Google Search Results
In this example, 3 of the top 4 results in a Google search for the name of a Thrivent Financial Advisor are for his social media pages, demonstrating how a social media presence greatly improves “findability.”

Additionally, with complex products like insurance or financial services, where the decision-maker relies on expert advice, they look for people whom their friends or colleagues recommend. Where one might have previously called friends and colleagues about where to take their business, people increasingly turn to social networks as the easiest way to find the right expert.

2. To grow networks

An extensive network has always been a key indicator of a good businessperson. Historically, new agents were trained to continually build and maintain strong personal networks. The same is true today, and the rise of social networks has made this entire process more efficient and powerful. Social networks online act just like shared connections in the physical world– online social networks provide the context, familiarity, and trust that allow good sales people to effectively establish a credible rapport to represent themselves and their brand.

Building and maintaining long-term personal relationships is also essential to gaining referrals and repeat sales. On social media, this means connecting with all your friends, colleagues, and business contacts from the offline world. Successful social sales representatives then use social media to connect with customers and continually engage before, during, and after a sales cycle.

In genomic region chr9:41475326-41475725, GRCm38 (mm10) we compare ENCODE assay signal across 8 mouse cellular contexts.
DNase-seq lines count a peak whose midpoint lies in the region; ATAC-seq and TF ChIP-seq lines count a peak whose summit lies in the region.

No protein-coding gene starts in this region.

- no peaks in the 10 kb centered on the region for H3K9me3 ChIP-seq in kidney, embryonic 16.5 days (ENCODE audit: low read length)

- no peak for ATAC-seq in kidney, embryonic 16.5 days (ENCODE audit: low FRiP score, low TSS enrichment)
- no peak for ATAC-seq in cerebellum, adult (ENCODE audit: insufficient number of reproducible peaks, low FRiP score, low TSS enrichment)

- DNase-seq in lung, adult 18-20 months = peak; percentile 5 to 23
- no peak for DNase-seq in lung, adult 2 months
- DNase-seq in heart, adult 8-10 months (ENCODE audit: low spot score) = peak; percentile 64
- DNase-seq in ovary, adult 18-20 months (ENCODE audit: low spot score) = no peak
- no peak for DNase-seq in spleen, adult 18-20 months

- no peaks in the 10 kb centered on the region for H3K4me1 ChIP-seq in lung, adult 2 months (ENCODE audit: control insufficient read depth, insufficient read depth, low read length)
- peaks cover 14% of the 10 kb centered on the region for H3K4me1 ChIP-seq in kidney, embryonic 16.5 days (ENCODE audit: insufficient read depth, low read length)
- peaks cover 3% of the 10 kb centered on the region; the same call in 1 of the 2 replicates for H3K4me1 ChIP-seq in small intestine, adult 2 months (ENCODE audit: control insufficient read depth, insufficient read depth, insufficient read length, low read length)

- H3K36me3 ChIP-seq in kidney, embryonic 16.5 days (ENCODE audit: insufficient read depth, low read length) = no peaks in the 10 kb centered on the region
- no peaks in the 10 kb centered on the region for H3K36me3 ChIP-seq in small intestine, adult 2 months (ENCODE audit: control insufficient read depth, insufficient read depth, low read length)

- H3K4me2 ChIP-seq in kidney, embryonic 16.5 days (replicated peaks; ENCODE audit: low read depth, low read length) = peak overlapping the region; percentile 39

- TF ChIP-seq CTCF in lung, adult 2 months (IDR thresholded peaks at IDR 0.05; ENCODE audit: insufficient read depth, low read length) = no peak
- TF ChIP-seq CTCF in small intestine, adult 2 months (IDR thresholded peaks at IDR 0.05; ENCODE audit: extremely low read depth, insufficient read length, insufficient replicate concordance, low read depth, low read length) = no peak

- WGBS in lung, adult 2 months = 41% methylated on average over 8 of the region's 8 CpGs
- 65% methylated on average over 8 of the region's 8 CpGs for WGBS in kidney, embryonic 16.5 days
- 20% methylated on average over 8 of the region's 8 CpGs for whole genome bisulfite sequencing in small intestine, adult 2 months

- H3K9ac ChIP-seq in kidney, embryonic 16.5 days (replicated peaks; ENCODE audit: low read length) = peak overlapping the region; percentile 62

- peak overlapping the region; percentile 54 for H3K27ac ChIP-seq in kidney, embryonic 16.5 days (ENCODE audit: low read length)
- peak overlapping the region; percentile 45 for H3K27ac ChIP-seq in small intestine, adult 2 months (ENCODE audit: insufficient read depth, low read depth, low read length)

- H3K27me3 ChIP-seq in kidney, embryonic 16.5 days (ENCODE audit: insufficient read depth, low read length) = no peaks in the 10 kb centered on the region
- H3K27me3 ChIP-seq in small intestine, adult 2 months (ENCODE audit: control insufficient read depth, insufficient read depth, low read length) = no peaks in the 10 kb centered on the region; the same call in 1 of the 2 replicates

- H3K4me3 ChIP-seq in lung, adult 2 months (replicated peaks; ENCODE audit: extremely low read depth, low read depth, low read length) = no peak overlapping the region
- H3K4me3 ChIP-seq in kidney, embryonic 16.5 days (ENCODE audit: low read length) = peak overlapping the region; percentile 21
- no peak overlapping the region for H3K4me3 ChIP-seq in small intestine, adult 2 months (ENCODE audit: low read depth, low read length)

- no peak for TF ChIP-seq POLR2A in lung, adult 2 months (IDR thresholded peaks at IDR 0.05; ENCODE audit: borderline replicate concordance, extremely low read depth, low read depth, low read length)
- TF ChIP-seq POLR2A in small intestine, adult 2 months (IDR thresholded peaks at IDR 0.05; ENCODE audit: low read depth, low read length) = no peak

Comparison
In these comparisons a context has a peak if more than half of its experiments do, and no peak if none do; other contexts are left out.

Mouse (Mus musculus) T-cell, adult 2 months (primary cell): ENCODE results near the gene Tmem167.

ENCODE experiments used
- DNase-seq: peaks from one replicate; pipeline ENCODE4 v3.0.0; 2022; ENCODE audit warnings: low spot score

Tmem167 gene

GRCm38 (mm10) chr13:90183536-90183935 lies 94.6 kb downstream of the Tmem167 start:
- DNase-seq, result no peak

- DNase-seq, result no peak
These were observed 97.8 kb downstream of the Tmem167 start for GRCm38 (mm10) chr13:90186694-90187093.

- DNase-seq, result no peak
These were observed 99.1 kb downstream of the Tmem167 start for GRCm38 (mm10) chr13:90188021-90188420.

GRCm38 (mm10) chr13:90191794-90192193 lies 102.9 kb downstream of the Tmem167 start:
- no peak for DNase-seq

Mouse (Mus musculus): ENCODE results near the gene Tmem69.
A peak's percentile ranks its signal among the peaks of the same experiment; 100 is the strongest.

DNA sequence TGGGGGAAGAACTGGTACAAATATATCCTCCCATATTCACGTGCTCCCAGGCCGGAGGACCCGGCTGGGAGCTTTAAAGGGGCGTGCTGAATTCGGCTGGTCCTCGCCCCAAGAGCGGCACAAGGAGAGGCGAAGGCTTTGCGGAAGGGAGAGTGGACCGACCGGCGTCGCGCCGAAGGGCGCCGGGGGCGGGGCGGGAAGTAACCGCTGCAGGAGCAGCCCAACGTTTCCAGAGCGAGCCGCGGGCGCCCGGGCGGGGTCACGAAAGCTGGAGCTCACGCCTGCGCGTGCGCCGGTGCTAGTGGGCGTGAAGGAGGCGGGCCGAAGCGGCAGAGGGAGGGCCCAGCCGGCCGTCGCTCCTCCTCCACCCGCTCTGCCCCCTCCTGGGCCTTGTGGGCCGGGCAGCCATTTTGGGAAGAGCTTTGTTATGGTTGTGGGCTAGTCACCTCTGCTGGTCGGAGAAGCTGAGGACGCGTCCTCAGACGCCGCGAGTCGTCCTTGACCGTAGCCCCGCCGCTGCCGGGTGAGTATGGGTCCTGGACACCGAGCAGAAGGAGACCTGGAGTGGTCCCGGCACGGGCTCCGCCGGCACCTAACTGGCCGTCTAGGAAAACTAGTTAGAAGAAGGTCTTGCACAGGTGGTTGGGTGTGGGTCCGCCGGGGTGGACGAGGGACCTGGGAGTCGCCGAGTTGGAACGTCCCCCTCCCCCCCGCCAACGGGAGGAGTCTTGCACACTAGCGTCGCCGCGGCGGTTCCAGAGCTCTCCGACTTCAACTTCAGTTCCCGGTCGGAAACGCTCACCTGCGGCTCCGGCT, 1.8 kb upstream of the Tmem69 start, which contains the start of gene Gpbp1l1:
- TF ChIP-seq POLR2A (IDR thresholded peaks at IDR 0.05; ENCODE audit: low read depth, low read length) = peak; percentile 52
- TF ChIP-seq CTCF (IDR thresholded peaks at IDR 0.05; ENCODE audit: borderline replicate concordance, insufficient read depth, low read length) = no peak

3. To “hear” customers and start meetings warm

Listening to and understanding clients is a key characteristic that separates successful relationship managers from the pack. People share valuable information and buying signals on social networks, and gathering insights from posts makes it easy to identify and understand customer needs so that sales reps can truly go into meetings “warm.”

Hearsay Social Signals
Agents and reps can “hear” what is going on in their networks with Social Signals alerts that highlight key life events, such as weddings or new babies, that could be opportunities to reach out.

Companies that embrace social business provide their teams with powerful ways to pay attention to what’s going on with customers, which increases productivity. Information shared by consumers via social networks also helps relationship managers understand the appropriate time to reach out, with exactly the right information.

4. To build credibility

In the insurance industry, customers must rely on their agent, advisor, or wholesaler as an expert. Buyers don’t have the time to do their own research and stay up-to-date. Social media makes an enormously powerful and effective tool for sales reps to demonstrate expertise and consequently build trust. Industry-leading relationship managers share content via social channels to build credibility and educate customers. In addition, sharing content on social networks helps relationship managers stay top of mind with prospects with whom they haven’t yet engaged. When the prospect is ready to move forward, they know exactly who to contact to initiate sales conversations.